More information about Folding-In can be found at a variety of websites, including:
Folding in is a very simple intervention that can be used with many different types of students, including students who are struggling with sight words/letters (depending on grade), vocabulary, or general reading fluency in need of additional support, or even in different categories (see the separate post “Folding In – Math” for an example in mathematics). This additional intervention is easily adaptable and can be used at all intervention tiers depending on resources. The intervention could also include direct instruction on errors and use a variety of error correction procedures.
This intervention involves creation of a master deck of flash cards in the area of need (e.g. sight words, vocabulary, letter names) and a baseline assessment of known vs. unknown cards, with known indicating that the student can correctly respond in less than 3 seconds (automatic). The cards are sorted following this baseline, and in future sessions, the tutor creates a deck of 10 cards, 7 known and 3 unknown. The card is shown, and if the student gets the card right, the tutor repeats the correct answer back, while if they get it wrong, the tutor corrects the student and asks them to repeat the correct answer. This process is repeated until the student can get the daily deck correct 3 times in a row, and then can be repeated again by removing 3 cards from the daily deck and adding 3 new unknowns.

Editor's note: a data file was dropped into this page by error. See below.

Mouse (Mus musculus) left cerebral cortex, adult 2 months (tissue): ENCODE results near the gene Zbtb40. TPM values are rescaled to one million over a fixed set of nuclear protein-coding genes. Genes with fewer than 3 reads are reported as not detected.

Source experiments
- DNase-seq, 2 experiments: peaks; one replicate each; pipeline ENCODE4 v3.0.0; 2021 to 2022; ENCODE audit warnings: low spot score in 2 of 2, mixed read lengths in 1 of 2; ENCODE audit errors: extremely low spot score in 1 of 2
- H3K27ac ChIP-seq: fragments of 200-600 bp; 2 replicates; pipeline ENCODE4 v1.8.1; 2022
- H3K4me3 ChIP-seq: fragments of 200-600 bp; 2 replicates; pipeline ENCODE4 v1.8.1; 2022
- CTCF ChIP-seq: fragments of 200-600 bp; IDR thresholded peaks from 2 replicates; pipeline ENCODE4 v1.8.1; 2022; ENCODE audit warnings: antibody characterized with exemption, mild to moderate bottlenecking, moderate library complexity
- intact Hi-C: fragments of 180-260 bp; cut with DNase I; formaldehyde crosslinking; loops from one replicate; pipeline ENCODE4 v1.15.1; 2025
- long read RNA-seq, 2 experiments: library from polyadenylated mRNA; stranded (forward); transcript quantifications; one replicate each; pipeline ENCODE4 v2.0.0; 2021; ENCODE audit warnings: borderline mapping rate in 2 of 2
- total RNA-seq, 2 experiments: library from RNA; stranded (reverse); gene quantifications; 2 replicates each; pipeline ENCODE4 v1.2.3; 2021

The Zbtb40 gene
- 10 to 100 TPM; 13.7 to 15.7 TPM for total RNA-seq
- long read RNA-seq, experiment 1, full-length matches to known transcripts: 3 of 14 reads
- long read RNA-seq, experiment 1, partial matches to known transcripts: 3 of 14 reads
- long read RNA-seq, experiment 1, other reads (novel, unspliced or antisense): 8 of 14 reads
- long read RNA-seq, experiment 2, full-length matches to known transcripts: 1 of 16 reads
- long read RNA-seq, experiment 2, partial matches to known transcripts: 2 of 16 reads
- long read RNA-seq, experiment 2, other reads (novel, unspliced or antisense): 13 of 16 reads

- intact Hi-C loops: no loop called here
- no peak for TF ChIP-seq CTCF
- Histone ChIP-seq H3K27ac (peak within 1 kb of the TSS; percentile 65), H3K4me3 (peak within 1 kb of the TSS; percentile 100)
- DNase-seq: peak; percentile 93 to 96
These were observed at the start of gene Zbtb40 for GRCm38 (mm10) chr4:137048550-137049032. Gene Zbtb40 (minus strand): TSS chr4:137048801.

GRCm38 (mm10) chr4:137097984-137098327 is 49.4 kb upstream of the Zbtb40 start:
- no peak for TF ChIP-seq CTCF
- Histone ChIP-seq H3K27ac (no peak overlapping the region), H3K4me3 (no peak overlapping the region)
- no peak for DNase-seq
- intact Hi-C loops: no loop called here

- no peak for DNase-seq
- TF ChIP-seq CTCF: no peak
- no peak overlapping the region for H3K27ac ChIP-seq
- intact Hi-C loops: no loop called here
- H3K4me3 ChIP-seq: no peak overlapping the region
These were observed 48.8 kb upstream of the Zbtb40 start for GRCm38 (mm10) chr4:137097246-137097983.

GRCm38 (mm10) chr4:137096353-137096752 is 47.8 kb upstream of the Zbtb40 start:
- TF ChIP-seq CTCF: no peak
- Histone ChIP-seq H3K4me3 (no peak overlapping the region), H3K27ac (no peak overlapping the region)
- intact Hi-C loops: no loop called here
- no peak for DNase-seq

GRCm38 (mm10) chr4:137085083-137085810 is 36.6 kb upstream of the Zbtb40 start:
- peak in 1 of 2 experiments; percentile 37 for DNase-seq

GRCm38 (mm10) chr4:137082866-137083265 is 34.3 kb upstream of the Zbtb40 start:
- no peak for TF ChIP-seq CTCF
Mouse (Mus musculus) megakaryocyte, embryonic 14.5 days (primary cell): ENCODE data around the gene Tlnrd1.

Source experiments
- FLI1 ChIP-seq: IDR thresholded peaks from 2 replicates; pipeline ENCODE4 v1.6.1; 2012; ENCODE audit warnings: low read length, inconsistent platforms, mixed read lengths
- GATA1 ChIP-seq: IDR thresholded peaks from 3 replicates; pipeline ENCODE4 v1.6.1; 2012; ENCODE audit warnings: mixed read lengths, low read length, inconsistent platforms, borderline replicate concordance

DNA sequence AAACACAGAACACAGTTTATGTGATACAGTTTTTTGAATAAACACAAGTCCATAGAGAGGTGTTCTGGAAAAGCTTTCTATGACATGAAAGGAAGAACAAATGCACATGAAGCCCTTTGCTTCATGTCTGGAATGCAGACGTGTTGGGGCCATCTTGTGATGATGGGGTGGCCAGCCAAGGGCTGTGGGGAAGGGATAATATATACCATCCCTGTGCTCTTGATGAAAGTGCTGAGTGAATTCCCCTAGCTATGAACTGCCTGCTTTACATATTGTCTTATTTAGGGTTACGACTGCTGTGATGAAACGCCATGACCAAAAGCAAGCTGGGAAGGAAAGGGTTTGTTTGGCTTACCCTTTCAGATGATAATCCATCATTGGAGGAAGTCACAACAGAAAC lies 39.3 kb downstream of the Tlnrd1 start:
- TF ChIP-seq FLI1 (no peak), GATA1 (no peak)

This intervention is valuable because it is quick, extremely flexible to student need, and can be implemented for as much or as little time is available with the tutor. Folding in is considered an “incremental rehearsal” intervention, and appears to result from Shapiro’s (2004) Academic Skills Problems Workbook. In the Best Practices for Reading Problems chapter of the Best Practices book, Joseph (2008) states that this technique “has been supported in several investigations for teaching reading words as a whole and teaching vocabulary” (p. 1171), helping students acquire fluency and also maintain these words over time.
Joseph, L. M. (2008). Best practices on interventions for students with reading problems. Best practices in school psychology, 4, 1163-1180.
Shapiro, E. S. (2004). Academic skills problems: Direct assessment and intervention (3rd ed.). New York: Guilford Press.